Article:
Also, pressures to improve the quality and safety of the existing electric resources have added a new dimension to Reclamation's decisions. The electric reliability standards necessary to ensure delivery of power and provide for competition among electricity market participants don't always recognize the variable and sometimes conflicting nature of decisions concerning hydroelectric supply. Reclamation is working closely with other federal entities involved in hydroelectric power to identify ways to reduce costs and improve reliability.
This point also ties in with the challenges Reclamation faces from our aging infrastructure. We are working with our water and power customers on our infrastructure needs. As noted above, we are making improvements and upgrades where possible. With most of our power customers, we do not face the same financial challenges as with some of our water customers. Most of our power plants are directly funded by our power customers.
The Opportunities Reclamation Sees in the Future
The future will present many opportunities for Reclamation to continue its successful hydropower program. The most obvious opportunity is to enhance or expand our power production capabilities to meet the increasing demands of our power customers.
One of the most effective ways to improve efficiency is “benchmarking.” In basic terms, benchmarking is a process by which an organization compares its systems against the best practices within an industry and then implements changes to improve system efficiency.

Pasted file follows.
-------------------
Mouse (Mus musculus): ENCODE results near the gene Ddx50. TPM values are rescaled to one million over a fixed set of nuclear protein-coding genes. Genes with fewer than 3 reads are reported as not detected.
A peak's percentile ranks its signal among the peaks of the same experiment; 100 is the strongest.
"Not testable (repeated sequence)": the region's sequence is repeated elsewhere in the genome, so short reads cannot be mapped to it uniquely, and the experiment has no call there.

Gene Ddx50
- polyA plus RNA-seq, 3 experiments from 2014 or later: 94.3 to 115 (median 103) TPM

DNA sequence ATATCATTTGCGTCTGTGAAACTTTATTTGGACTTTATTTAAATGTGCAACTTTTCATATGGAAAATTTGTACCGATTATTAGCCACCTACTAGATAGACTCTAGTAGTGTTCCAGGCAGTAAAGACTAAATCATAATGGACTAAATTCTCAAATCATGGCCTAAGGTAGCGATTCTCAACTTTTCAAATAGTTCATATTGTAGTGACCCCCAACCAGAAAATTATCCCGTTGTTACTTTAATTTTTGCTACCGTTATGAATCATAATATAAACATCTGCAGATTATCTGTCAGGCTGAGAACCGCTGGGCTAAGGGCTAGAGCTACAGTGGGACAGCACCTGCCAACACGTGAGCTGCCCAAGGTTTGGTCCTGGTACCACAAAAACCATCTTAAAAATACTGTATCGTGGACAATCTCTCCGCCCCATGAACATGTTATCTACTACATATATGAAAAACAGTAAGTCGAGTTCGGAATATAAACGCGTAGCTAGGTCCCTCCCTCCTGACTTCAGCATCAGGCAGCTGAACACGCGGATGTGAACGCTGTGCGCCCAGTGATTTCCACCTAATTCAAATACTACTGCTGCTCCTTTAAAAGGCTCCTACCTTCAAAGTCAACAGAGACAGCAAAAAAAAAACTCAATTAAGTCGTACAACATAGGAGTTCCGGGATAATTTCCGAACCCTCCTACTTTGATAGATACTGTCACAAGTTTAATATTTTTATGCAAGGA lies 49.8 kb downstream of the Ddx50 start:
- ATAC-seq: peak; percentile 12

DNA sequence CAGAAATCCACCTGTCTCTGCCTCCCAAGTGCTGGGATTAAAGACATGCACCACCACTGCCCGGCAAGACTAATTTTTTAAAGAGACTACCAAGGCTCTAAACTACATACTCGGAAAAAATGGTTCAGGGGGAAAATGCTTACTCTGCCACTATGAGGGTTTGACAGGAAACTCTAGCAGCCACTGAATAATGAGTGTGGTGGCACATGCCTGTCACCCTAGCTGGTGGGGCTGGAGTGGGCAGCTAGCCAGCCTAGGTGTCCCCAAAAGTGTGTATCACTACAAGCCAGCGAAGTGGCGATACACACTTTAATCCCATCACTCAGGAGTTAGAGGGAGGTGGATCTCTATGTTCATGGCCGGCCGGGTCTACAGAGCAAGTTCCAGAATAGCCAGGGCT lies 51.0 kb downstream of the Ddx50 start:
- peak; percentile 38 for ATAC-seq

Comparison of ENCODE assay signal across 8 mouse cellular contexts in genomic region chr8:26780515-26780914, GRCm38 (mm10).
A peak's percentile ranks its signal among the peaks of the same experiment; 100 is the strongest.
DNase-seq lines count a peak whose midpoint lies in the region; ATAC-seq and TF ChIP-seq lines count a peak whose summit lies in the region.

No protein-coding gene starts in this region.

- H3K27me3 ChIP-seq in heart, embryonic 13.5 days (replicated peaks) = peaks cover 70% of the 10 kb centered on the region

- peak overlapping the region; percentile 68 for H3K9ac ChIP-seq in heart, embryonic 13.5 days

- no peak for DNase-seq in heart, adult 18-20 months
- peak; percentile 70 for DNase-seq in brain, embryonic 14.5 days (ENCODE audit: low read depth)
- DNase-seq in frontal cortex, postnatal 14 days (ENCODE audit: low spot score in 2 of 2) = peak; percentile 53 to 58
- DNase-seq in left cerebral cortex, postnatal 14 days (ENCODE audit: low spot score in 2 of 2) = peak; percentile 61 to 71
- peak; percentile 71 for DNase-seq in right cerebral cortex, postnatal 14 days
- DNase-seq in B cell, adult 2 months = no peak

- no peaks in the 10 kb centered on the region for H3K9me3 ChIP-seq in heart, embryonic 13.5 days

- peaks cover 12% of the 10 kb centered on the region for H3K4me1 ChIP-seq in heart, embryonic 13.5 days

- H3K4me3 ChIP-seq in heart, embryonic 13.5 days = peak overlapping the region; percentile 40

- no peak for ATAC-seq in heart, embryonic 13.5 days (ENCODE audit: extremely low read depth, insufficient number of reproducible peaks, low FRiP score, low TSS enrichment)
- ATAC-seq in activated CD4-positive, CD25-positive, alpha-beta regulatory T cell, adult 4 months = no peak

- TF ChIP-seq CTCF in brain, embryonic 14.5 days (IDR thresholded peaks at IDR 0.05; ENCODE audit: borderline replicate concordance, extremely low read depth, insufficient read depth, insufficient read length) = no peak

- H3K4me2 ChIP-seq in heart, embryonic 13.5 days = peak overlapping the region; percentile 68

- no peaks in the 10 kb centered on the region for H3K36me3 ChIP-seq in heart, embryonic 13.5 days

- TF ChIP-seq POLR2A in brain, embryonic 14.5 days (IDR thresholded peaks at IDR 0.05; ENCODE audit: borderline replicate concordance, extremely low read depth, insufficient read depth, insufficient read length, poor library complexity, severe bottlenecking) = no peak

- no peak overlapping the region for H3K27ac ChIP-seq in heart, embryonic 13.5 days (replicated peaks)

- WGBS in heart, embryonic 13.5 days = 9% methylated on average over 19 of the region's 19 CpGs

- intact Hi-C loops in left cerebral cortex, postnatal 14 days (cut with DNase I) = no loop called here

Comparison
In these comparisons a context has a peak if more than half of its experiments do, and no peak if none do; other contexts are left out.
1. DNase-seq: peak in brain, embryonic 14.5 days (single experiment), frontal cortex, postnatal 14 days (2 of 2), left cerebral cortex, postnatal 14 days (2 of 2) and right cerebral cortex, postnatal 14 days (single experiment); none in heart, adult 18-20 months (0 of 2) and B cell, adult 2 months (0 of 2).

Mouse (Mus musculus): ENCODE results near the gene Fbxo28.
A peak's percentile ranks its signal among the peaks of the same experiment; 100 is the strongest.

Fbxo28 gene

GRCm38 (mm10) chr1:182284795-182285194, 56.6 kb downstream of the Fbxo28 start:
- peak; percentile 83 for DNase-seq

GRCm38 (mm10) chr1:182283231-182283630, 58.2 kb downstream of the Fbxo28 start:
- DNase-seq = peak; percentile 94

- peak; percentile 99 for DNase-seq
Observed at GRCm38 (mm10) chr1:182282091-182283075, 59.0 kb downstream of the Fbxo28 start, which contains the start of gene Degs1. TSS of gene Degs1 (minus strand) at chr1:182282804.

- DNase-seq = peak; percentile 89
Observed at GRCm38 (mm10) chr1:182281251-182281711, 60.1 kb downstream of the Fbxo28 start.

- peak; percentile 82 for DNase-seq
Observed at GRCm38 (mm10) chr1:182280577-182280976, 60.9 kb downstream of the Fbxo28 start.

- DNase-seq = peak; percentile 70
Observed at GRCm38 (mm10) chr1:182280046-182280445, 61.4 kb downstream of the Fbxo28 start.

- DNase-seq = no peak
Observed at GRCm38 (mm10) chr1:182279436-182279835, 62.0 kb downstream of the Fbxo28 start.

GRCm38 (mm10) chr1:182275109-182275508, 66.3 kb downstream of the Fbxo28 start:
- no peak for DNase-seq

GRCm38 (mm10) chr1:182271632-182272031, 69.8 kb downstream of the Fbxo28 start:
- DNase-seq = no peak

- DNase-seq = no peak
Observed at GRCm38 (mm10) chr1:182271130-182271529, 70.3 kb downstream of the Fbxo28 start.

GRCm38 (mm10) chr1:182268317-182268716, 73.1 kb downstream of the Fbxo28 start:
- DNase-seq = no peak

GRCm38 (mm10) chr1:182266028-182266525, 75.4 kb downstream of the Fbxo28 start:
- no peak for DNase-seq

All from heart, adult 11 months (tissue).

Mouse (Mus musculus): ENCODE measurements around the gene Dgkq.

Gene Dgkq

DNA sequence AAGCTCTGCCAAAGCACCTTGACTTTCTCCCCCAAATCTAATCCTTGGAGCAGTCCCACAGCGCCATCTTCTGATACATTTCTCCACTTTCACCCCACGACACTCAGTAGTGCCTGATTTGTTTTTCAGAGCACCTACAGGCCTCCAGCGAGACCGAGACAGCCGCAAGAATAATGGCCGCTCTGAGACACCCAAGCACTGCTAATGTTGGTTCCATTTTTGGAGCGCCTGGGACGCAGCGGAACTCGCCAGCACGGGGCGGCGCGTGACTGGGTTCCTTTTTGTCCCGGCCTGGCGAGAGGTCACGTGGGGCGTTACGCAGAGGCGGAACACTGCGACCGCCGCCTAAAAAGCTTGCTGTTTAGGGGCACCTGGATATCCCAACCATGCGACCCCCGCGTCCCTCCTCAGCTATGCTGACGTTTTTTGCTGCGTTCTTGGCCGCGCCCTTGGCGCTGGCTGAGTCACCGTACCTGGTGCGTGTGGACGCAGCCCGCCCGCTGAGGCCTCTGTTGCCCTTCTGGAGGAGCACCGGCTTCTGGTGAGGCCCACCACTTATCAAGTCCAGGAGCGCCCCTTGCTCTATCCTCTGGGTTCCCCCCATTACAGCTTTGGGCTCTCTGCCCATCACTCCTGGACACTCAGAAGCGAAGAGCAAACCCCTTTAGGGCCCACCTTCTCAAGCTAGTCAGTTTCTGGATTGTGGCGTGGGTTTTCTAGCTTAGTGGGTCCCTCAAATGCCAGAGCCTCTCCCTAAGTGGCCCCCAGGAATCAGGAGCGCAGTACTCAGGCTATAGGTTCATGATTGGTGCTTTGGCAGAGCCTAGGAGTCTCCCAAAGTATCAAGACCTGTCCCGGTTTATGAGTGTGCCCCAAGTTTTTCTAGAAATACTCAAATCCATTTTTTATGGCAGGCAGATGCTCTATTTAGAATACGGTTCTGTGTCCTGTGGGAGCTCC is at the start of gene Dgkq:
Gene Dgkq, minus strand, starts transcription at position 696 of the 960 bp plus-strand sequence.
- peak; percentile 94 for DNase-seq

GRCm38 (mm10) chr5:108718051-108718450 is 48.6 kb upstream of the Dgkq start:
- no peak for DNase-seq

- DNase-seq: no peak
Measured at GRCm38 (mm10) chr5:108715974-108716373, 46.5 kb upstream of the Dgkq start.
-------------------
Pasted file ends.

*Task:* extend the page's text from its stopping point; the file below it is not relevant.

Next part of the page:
Reclamation uses benchmarking as a tool to ensure decisions on operation and maintenance are cost effective. Reclamation's cost to produce electricity is just over half of what the industry average is for hydropower plants. As a result of benchmarking, our operations at Hoover Dam went from average to best in its class.
We are also centralizing operations at Reclamation's Pick-Sloan Project and achieving efficiencies which benefit our power customers.
In closing, hydropower is an important part of our core competency. Our power customers are a highly valued part of Reclamation's overall program, and we will continue to work with them to continue to provide this important resource while at the same time balancing the many competing interests.
This concludes my written statement; I am pleased to answer any questions the Subcommittee may have.